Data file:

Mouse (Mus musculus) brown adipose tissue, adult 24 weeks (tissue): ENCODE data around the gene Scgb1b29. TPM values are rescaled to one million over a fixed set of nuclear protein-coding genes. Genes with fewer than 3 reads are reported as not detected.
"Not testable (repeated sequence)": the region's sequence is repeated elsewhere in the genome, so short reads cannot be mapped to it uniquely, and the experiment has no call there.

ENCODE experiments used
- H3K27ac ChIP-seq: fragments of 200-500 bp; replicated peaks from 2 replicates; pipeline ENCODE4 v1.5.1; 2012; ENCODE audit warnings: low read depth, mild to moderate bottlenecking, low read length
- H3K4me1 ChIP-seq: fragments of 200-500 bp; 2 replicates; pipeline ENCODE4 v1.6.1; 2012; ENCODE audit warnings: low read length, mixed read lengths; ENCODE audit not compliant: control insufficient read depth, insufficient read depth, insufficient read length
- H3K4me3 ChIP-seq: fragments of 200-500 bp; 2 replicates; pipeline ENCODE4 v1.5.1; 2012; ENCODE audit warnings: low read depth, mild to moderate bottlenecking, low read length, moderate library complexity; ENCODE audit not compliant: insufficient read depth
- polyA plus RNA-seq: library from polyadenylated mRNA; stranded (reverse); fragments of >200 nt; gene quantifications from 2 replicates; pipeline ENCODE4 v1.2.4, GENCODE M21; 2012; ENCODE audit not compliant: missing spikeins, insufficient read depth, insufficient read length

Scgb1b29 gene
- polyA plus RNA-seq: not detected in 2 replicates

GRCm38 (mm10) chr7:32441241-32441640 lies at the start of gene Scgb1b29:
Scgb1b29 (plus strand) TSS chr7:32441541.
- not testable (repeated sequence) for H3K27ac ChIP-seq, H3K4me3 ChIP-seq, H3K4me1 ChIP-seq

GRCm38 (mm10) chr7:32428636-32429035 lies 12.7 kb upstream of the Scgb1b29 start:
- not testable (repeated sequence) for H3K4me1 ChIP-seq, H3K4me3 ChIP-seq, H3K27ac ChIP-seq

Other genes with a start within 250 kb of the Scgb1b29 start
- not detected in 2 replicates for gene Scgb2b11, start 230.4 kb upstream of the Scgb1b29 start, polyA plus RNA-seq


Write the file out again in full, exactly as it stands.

Mouse (Mus musculus) brown adipose tissue, adult 24 weeks (tissue): ENCODE data around the gene Scgb1b29. TPM values are rescaled to one million over a fixed set of nuclear protein-coding genes. Genes with fewer than 3 reads are reported as not detected.
"Not testable (repeated sequence)": the region's sequence is repeated elsewhere in the genome, so short reads cannot be mapped to it uniquely, and the experiment has no call there.

ENCODE experiments used
- H3K27ac ChIP-seq: fragments of 200-500 bp; replicated peaks from 2 replicates; pipeline ENCODE4 v1.5.1; 2012; ENCODE audit warnings: low read depth, mild to moderate bottlenecking, low read length
- H3K4me1 ChIP-seq: fragments of 200-500 bp; 2 replicates; pipeline ENCODE4 v1.6.1; 2012; ENCODE audit warnings: low read length, mixed read lengths; ENCODE audit not compliant: control insufficient read depth, insufficient read depth, insufficient read length
- H3K4me3 ChIP-seq: fragments of 200-500 bp; 2 replicates; pipeline ENCODE4 v1.5.1; 2012; ENCODE audit warnings: low read depth, mild to moderate bottlenecking, low read length, moderate library complexity; ENCODE audit not compliant: insufficient read depth
- polyA plus RNA-seq: library from polyadenylated mRNA; stranded (reverse); fragments of >200 nt; gene quantifications from 2 replicates; pipeline ENCODE4 v1.2.4, GENCODE M21; 2012; ENCODE audit not compliant: missing spikeins, insufficient read depth, insufficient read length

Scgb1b29 gene
- polyA plus RNA-seq: not detected in 2 replicates

GRCm38 (mm10) chr7:32441241-32441640 lies at the start of gene Scgb1b29:
Scgb1b29 (plus strand) TSS chr7:32441541.
- not testable (repeated sequence) for H3K27ac ChIP-seq, H3K4me3 ChIP-seq, H3K4me1 ChIP-seq

GRCm38 (mm10) chr7:32428636-32429035 lies 12.7 kb upstream of the Scgb1b29 start:
- not testable (repeated sequence) for H3K4me1 ChIP-seq, H3K4me3 ChIP-seq, H3K27ac ChIP-seq

Other genes with a start within 250 kb of the Scgb1b29 start
- not detected in 2 replicates for gene Scgb2b11, start 230.4 kb upstream of the Scgb1b29 start, polyA plus RNA-seq